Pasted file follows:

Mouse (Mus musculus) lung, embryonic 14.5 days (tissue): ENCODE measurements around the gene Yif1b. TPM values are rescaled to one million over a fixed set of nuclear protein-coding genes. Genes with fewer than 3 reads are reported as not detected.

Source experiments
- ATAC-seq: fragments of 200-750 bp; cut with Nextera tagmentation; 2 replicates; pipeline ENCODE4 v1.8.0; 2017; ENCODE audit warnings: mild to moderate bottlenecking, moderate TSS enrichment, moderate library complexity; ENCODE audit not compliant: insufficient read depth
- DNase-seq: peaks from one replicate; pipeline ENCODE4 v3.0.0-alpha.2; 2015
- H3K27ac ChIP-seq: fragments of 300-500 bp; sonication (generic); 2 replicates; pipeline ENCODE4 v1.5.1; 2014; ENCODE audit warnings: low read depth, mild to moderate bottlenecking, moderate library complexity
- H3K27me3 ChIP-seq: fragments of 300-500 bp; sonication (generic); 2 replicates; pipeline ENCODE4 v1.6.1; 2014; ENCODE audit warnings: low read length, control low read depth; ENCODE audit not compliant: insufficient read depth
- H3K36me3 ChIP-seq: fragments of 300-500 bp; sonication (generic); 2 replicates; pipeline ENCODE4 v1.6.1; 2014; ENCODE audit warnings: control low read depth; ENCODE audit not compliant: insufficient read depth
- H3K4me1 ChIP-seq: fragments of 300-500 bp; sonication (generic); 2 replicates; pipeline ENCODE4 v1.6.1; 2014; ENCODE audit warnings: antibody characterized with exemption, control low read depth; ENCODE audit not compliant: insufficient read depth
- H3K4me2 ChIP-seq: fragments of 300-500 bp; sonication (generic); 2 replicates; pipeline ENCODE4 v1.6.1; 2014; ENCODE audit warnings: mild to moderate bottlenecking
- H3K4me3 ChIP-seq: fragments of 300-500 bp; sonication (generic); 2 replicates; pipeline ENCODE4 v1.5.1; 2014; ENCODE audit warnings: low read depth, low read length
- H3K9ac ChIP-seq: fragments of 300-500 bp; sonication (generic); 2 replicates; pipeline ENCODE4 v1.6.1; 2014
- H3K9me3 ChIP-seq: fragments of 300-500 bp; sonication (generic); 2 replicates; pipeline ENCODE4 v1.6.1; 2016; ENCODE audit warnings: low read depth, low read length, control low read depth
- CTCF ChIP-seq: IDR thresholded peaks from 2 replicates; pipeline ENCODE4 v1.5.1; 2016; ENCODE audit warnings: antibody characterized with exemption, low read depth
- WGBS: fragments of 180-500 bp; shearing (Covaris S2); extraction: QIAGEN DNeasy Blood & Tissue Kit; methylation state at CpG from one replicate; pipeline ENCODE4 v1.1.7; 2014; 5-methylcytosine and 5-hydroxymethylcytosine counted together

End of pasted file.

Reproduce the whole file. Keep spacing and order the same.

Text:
Mouse (Mus musculus) lung, embryonic 14.5 days (tissue): ENCODE measurements around the gene Yif1b. TPM values are rescaled to one million over a fixed set of nuclear protein-coding genes. Genes with fewer than 3 reads are reported as not detected.

Source experiments
- ATAC-seq: fragments of 200-750 bp; cut with Nextera tagmentation; 2 replicates; pipeline ENCODE4 v1.8.0; 2017; ENCODE audit warnings: mild to moderate bottlenecking, moderate TSS enrichment, moderate library complexity; ENCODE audit not compliant: insufficient read depth
- DNase-seq: peaks from one replicate; pipeline ENCODE4 v3.0.0-alpha.2; 2015
- H3K27ac ChIP-seq: fragments of 300-500 bp; sonication (generic); 2 replicates; pipeline ENCODE4 v1.5.1; 2014; ENCODE audit warnings: low read depth, mild to moderate bottlenecking, moderate library complexity
- H3K27me3 ChIP-seq: fragments of 300-500 bp; sonication (generic); 2 replicates; pipeline ENCODE4 v1.6.1; 2014; ENCODE audit warnings: low read length, control low read depth; ENCODE audit not compliant: insufficient read depth
- H3K36me3 ChIP-seq: fragments of 300-500 bp; sonication (generic); 2 replicates; pipeline ENCODE4 v1.6.1; 2014; ENCODE audit warnings: control low read depth; ENCODE audit not compliant: insufficient read depth
- H3K4me1 ChIP-seq: fragments of 300-500 bp; sonication (generic); 2 replicates; pipeline ENCODE4 v1.6.1; 2014; ENCODE audit warnings: antibody characterized with exemption, control low read depth; ENCODE audit not compliant: insufficient read depth
- H3K4me2 ChIP-seq: fragments of 300-500 bp; sonication (generic); 2 replicates; pipeline ENCODE4 v1.6.1; 2014; ENCODE audit warnings: mild to moderate bottlenecking
- H3K4me3 ChIP-seq: fragments of 300-500 bp; sonication (generic); 2 replicates; pipeline ENCODE4 v1.5.1; 2014; ENCODE audit warnings: low read depth, low read length
- H3K9ac ChIP-seq: fragments of 300-500 bp; sonication (generic); 2 replicates; pipeline ENCODE4 v1.6.1; 2014
- H3K9me3 ChIP-seq: fragments of 300-500 bp; sonication (generic); 2 replicates; pipeline ENCODE4 v1.6.1; 2016; ENCODE audit warnings: low read depth, low read length, control low read depth
- CTCF ChIP-seq: IDR thresholded peaks from 2 replicates; pipeline ENCODE4 v1.5.1; 2016; ENCODE audit warnings: antibody characterized with exemption, low read depth
- WGBS: fragments of 180-500 bp; shearing (Covaris S2); extraction: QIAGEN DNeasy Blood & Tissue Kit; methylation state at CpG from one replicate; pipeline ENCODE4 v1.1.7; 2014; 5-methylcytosine and 5-hydroxymethylcytosine counted together